The impact of income tax rates on work effort and the location of work continue to be debated and investigated. We have some new insights based on professional athletes. What do they suggest? N.C. University economist Mike Walden responds.
“I think this is some fascinating research, and it’s based on looking at the movement of professional soccer players in Europe.
“Now, the reason this has been used is, of course, that soccer’s big in Europe. There are international leagues that cut across countries, and players choose teams and move between teams in different countries.
“Now, in Europe, tax rates vary just like they do between states in the U.S. So what a couple of economists were able to do is try to assess the impact of varying tax rates in countries in Europe on the location of professional soccer players and to see if those tax rates seem to have any impact on what teams the players chose.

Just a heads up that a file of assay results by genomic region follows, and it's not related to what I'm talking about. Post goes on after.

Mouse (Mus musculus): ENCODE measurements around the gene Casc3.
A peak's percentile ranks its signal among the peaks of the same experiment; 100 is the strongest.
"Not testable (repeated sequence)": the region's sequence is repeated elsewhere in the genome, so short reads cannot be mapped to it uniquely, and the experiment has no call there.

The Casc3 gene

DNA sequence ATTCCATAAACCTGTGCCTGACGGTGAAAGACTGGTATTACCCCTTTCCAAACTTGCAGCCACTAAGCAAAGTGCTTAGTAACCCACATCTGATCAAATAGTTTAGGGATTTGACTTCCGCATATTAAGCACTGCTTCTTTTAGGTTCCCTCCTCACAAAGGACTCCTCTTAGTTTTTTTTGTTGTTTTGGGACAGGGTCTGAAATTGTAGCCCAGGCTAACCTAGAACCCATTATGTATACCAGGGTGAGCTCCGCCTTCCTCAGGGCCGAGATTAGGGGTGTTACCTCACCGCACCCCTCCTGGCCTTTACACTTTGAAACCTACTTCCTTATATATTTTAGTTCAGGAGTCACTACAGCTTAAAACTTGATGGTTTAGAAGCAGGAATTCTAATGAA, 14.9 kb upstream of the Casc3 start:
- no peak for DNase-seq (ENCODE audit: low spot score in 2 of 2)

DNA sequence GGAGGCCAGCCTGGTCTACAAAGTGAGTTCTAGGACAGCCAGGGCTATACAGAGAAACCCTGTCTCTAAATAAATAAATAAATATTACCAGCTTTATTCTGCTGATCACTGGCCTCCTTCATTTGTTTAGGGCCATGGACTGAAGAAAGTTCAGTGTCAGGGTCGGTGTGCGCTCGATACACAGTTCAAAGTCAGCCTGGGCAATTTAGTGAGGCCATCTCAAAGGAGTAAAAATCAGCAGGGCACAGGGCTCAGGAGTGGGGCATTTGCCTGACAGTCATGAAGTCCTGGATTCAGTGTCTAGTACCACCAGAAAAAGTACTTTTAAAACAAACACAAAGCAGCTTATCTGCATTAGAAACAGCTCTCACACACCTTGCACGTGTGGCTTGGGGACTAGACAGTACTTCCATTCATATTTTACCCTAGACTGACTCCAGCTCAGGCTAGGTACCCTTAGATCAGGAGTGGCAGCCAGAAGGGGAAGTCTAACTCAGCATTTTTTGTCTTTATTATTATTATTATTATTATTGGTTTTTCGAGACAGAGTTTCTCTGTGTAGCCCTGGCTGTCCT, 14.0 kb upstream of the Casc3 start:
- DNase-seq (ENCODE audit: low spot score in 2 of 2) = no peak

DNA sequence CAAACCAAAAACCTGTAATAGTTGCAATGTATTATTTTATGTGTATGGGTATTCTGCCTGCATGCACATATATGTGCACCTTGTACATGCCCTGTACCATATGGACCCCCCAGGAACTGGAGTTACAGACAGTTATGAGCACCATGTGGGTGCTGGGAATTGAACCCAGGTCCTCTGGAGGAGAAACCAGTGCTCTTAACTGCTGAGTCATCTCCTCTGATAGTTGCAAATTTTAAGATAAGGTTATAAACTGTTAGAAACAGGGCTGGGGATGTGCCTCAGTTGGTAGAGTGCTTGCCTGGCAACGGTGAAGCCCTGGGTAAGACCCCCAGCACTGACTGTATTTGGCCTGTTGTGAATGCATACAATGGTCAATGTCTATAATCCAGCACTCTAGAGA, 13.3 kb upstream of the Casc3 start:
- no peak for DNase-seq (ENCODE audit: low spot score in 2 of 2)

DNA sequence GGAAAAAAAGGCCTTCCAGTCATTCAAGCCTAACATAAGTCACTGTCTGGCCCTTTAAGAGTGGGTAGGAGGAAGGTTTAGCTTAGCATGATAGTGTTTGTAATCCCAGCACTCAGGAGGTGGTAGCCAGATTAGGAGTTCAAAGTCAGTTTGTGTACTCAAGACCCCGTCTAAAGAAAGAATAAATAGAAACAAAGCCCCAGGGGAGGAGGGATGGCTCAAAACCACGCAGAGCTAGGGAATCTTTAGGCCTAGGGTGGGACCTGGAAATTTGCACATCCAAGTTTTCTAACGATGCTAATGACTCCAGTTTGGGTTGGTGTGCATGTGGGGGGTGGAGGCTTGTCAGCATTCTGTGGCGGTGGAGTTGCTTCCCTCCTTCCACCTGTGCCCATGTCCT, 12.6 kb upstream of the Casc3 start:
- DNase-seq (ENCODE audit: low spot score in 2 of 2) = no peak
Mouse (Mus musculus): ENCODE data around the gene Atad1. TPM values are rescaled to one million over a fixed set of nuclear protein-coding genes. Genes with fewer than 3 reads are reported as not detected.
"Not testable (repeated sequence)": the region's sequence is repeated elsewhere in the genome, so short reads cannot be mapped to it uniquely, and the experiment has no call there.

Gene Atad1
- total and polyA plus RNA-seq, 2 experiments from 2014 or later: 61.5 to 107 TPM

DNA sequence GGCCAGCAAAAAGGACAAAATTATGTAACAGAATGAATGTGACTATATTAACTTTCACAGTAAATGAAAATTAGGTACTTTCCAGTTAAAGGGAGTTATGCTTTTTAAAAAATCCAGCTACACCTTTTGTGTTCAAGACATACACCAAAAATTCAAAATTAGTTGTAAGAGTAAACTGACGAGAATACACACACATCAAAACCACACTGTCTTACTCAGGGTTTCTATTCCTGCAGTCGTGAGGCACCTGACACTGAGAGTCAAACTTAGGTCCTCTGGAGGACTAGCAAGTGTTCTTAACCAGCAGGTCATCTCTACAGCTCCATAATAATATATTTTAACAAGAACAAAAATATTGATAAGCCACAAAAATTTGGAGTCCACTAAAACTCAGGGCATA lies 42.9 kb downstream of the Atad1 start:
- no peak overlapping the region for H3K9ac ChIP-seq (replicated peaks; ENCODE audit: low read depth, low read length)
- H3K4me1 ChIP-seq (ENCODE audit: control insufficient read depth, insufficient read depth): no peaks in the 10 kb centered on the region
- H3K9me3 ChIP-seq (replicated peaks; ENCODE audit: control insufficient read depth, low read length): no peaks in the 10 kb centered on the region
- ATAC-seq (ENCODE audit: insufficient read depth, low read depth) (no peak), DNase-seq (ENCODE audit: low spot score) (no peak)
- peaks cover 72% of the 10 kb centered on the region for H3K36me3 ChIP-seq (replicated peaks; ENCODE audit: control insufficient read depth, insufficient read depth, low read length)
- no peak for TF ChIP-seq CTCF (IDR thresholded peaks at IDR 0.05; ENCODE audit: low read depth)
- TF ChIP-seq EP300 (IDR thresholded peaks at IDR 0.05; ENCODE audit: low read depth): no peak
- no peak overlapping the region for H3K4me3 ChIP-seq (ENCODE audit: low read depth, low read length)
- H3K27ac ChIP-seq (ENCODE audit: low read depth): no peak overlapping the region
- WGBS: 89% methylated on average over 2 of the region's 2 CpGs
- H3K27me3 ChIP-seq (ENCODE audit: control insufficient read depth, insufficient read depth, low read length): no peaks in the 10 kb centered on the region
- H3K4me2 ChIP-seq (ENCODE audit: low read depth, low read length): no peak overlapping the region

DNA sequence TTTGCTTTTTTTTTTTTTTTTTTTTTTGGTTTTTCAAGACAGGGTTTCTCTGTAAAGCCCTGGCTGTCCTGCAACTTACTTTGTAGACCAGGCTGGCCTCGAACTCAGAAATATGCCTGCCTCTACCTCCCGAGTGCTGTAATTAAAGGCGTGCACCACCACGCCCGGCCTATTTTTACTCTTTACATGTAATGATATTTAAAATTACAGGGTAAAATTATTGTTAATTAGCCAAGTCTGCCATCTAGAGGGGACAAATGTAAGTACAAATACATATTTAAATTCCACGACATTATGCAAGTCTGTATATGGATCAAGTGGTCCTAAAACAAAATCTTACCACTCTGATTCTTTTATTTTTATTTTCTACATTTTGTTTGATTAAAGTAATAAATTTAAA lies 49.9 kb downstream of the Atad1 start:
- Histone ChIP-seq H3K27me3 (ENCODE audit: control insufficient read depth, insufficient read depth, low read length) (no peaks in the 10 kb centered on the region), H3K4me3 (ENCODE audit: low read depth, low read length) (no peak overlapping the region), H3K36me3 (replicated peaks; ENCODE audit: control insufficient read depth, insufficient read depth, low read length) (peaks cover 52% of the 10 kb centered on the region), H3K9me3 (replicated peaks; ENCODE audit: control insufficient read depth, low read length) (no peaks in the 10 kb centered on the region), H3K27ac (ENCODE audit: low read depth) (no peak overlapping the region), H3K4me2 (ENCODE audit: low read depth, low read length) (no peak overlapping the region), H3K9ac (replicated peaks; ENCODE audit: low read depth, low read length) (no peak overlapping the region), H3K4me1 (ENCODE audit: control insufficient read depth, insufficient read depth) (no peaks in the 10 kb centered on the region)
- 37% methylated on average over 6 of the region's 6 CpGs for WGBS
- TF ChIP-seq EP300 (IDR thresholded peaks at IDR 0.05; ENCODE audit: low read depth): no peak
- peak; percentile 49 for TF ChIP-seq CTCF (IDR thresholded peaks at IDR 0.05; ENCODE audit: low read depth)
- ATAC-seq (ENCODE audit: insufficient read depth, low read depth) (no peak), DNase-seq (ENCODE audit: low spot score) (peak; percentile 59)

“And their conclusion is the tax rates did impact player movement. If you’re able to control for everything else that affects where a player might go, like the winning percentage of the team, what the researchers found is that players are less likely to go to countries; that is, less likely to play for teams in countries that have higher tax rates; more likely to go to play for teams in countries that have lower income tax rates.
“Now I should say that in terms of ranking the factors that determine where a player might play in Europe, tax rates were not at the top. They were down near the middle of the bottom, but still they did seem to have an impact on that player’s decision.”